In Ray’s sermon yesterday, he talked about what God did to teach the Israelites who they were. These beloved children of Abraham had been in Egypt for 400 years, surrounded by Egyptian culture. After God sent Moses to lead them out of Egypt, He inspired Moses to write the first five books of the Old Testament. God did not give them only the Law of Moses. He also gave them a history lesson, beginning with the Creation story in Genesis.
In the beginning
God created the heavens and the earth.
The earth was formless and void,
and darkness was over the surface of the deep,
and the Spirit of God was moving
over the surface of the waters.
Then God said, “Let there be . . .
From there, God told them the origin of light and the heavens and the earth and the plants and animals—and of us.
As Ray pointed out, every culture has a Creation story. You can hear the secular Creation story in various media any time of the day. Perhaps the Israelites were familiar with the Egyptian Creation story. God wanted the Israelites to know His Creation story—the real one from the One Who was there. God started there to help the Israelites know who they were.
A loving Father wants His children to know and remember who they are. It is easy to forget. Many a parent has called to their children as they head out the door: “Don’t forget who you are!” God doesn’t want His children to forget either.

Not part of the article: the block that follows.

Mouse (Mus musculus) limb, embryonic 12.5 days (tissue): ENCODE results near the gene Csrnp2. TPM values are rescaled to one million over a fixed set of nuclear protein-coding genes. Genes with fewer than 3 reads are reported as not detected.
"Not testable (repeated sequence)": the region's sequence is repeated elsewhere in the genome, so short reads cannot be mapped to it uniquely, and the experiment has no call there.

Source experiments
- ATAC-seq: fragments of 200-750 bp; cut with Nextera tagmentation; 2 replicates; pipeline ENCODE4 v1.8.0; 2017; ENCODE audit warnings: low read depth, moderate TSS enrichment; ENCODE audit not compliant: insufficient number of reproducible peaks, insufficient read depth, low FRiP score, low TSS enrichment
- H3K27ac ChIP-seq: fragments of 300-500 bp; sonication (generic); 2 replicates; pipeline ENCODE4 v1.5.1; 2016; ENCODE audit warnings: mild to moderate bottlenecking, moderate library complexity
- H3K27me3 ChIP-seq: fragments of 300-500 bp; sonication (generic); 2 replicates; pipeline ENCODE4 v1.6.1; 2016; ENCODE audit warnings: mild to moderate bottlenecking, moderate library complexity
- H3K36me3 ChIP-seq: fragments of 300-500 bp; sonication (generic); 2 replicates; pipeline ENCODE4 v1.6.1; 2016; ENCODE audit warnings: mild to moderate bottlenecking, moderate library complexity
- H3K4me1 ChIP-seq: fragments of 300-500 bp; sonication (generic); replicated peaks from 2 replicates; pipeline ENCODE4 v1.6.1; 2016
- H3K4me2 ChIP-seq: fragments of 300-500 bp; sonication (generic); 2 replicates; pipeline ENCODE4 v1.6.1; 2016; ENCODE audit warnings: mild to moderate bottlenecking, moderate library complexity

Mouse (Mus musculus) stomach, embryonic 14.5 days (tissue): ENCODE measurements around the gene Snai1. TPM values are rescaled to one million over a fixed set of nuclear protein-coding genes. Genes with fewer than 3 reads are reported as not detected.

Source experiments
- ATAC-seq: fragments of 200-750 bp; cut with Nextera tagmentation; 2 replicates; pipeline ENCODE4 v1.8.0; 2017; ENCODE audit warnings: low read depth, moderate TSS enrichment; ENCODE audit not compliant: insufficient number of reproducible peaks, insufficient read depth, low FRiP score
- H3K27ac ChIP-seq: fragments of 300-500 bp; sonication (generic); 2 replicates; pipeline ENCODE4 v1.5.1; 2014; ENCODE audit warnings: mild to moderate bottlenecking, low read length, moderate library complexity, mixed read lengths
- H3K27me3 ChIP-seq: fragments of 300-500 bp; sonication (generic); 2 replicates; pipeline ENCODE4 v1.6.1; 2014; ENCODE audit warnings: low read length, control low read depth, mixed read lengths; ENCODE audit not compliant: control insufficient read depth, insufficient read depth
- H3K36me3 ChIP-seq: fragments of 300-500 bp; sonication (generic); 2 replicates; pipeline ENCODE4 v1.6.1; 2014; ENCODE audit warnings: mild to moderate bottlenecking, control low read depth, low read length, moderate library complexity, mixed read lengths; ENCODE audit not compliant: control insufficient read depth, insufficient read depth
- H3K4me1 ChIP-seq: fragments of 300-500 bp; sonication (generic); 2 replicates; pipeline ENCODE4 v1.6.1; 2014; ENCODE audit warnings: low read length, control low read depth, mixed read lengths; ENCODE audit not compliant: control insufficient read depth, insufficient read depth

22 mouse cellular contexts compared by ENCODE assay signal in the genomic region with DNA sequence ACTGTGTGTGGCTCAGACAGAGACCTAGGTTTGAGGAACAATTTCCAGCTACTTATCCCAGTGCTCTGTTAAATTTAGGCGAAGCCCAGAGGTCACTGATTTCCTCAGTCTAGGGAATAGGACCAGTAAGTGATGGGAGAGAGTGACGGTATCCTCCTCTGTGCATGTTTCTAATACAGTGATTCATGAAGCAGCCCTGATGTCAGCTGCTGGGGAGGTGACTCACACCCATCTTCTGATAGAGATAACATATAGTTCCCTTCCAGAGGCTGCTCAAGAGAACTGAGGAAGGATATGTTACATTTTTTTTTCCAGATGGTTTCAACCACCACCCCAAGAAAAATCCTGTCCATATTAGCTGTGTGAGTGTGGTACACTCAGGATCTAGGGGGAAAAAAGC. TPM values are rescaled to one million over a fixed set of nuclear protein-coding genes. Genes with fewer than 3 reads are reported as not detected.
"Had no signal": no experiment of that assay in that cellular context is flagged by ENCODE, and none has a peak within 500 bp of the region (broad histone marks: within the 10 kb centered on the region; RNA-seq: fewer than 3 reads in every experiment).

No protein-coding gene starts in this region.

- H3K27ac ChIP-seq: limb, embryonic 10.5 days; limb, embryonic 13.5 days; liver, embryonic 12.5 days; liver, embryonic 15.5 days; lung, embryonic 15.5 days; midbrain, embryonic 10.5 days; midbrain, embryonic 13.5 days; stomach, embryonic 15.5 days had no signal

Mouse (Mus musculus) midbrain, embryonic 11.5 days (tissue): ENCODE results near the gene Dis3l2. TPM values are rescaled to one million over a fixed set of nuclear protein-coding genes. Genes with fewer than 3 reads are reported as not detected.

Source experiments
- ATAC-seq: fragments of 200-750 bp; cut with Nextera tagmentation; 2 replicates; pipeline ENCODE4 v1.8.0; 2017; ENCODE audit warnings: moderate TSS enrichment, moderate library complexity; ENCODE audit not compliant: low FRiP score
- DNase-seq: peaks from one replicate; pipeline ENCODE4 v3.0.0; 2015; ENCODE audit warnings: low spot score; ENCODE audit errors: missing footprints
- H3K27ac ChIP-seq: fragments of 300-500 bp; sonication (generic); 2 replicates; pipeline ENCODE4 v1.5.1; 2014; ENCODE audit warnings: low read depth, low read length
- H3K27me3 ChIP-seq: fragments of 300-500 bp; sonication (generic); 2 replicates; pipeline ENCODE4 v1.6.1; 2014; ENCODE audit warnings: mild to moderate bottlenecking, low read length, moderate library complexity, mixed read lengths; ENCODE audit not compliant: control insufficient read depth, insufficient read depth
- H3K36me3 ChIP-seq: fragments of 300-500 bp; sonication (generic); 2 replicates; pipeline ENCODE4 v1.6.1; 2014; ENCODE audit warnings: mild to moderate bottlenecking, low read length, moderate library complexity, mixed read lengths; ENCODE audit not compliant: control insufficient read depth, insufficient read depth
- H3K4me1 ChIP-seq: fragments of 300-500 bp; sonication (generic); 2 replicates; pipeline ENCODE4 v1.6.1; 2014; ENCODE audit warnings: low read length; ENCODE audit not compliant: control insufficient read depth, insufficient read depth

The first thing God wanted the Israelites to know was that God Himself was in the beginning. He wanted them to know that everything they knew with their five senses was something He had made. He also wanted them to know that each of them—male and female—was created in His image. He wanted them to know the origin of marriage. He wanted them to know that all people were descended from that first married man and woman.
Then, Ray taught us from Psalm 100:
Know that the Lord Himself is God;
It is He who has made us, and not we ourselves;
We are His people and the sheep of His pasture.
Make ourselves? We live in a culture where people want to make themselves in their own image or in the image of some popular icon. It is not our place to make ourselves, and if we could do that, what a comedown it would be. We are made in the image of our loving Almighty God.
The Israelites needed to know who they were. We need to know who we are, and our children do, too. I am thankful that you can teach these first things to your children every day.
For You formed my inward parts;
You wove me in my mother’s womb.
I will give thanks to You,
for I am fearfully and wonderfully made;
Wonderful are Your works,
And my soul knows it very well.